Temari info and links (more info added)

No, no baby yet (thankfully; blood work came back fine, and all of my other factors were actually lower Friday than they were Wednesday), but I have another appointment today. I also think I’m coming down with bronchitis. Yeah, just what I need at 38 weeks pregnant! ::rolls eyes::

Anyway, someone asked me about temari in my most recent set of comments. Normally, I would expound quite a bit on temari, why I love it, and show pictures. But I just don’t have the energy right now. So here is the super-short version. Temari is a Japanese embroidery technique done on spherical objects, usually handmade balls of some kind. It involves wrapping the ball with thread, then using decorative threads to create a design of some kind, usually geometric in nature. (You can see why this appeals to the engineer in me.)

I got started with it because a friend of mine learned to make them and brought an example with her to one of our stitching get-togethers. She then offered to teach us how to do it. She first used (with permission) Judy’s Temari Tutor which, as far as I am concerned, is still the absolute best resource available. Better than any book. Another very good website, though better once you have tried your hand at a few is TemariKai. Great info, fair to good design instructions (depending on the design, but hey, they’re free!), and an extensive links page. They also have a mailing list that has a good amount of chatter.

However, once you get the hang of the concept, the books are pretty useful as well. I use them more for inspiration (both design and color) than I do for actual instruction, but they are still good to have. Here are the three I own:
* Temari: How to Make Japanese Thread Balls, by Diana Vandervoort (she has several books)
* The Craft of Temari, by Mary Wood
* Temari: A Traditional Japanese Embroidery Technique, by Margaret Ludlow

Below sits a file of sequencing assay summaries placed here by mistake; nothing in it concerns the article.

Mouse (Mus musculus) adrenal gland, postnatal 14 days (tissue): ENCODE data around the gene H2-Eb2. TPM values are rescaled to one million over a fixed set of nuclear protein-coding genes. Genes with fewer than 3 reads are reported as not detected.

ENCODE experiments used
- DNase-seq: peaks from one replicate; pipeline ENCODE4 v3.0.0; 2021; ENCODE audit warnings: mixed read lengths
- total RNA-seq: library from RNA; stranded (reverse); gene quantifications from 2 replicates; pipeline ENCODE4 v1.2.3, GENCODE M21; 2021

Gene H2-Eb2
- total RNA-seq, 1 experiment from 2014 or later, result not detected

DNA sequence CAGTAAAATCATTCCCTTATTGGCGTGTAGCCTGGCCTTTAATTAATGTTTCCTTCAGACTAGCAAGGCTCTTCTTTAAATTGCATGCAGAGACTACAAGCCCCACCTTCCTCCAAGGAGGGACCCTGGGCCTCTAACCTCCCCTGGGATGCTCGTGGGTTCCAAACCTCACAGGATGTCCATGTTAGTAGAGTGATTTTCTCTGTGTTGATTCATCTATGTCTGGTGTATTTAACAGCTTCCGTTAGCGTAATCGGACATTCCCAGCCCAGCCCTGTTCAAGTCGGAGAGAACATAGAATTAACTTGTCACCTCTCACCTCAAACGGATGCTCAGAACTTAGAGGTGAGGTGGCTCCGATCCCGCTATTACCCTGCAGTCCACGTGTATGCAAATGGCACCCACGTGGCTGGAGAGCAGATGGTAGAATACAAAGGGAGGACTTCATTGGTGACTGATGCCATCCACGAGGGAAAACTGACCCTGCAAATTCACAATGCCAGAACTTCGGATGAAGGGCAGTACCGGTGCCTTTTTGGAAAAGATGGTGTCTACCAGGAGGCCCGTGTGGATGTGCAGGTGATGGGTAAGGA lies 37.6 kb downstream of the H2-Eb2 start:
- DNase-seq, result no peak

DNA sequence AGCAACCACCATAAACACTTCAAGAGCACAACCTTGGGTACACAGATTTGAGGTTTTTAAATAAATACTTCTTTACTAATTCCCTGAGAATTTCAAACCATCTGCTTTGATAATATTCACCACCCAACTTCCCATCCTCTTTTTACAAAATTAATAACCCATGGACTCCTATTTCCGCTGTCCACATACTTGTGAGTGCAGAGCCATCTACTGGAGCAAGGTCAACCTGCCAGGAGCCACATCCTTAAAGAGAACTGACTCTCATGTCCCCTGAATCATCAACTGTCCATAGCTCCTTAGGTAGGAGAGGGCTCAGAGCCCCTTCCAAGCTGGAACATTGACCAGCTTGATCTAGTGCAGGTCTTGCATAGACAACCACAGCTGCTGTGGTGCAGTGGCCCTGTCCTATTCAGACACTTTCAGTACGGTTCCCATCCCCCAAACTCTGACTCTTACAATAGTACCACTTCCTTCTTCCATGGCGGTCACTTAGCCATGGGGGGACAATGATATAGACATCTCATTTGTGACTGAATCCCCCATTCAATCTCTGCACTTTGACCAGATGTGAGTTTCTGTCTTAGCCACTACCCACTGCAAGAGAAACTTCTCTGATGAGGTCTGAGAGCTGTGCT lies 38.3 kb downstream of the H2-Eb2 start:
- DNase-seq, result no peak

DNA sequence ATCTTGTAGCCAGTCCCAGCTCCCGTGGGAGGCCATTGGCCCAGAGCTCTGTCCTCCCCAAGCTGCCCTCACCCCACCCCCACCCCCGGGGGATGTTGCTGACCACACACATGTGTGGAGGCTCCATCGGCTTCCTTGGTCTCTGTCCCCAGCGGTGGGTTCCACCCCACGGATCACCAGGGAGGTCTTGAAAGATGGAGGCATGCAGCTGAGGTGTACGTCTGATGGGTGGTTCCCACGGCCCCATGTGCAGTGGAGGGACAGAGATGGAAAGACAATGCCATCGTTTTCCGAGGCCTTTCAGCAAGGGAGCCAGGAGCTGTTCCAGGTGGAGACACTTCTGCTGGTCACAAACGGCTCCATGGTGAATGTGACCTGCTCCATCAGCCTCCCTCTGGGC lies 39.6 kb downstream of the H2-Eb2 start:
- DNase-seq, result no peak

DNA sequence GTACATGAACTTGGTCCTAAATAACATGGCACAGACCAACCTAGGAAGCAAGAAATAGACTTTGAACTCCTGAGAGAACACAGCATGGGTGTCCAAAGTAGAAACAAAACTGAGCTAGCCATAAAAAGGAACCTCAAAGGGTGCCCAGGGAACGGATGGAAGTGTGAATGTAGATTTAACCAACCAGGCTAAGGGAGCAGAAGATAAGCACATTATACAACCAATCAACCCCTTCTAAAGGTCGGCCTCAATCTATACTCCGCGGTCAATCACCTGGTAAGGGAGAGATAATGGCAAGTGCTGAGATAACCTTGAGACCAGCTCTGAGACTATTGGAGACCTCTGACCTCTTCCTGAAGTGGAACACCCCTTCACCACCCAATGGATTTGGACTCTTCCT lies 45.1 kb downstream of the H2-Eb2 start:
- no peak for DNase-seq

I hope this helps. You can see examples of temari made personally by me in my temari webshots album. I’ll get around to having a real webpage about them one of these days.

Okay, just for Glenda, I’m editing this post to talk about the supplies I use. I use 3 inch diameter styrofoam balls (available at any craft store, often in the floral section) as my base. Haven’t gotten around to making my own mari yet. I then use 1/4 inch batting, a yarn layer (baby yarn), and at least one entire 300 yard spool of sewing thread. I think Judy talks about this on her site, but I don’t remember for sure. Seems like either she does or Diana Vandervoort does. Anyway, once the base is wrapped, I divide the ball using quilting pins (I like the different colored heads, makes it easier to know what marking pin is what). You are now ready to put something on your wrapped mari base.

I usually divide the ball using Kreinik #4 braid or perle cotton (#5, I think, but I’ll double check). For paper strips, I usually just cut the edges off of junk mail! I do most of the stitching (i.e. the actual design) in either perle cotton (again #5, IIRC) or just plain ol’ DMC floss, just as it comes off the skein. For a cheaper alternative to perle cotton (that works perfectly fine, and I like it to play with, since it’s cheaper), the DMC “craft thread” that is sold in packs is roughly the same weight as the perle cotton. It’s not as shiny, but it comes in lots of colors, so give it a try if you don’t want to put a lot of mone into it initially. However, it gives more dimension and texture than DMC floss, which ends up much more smooth in appearance. I can’t remember what needles I use. Just the longest ones I can find; 2 inches is pretty good. The rubber “needle gripper” discs, often found in the quilting section, are fabulous for pulling the needles under the thread wrap.

That’s everything I can think of. If I think of anything else, or if you have any other questions, just let me know.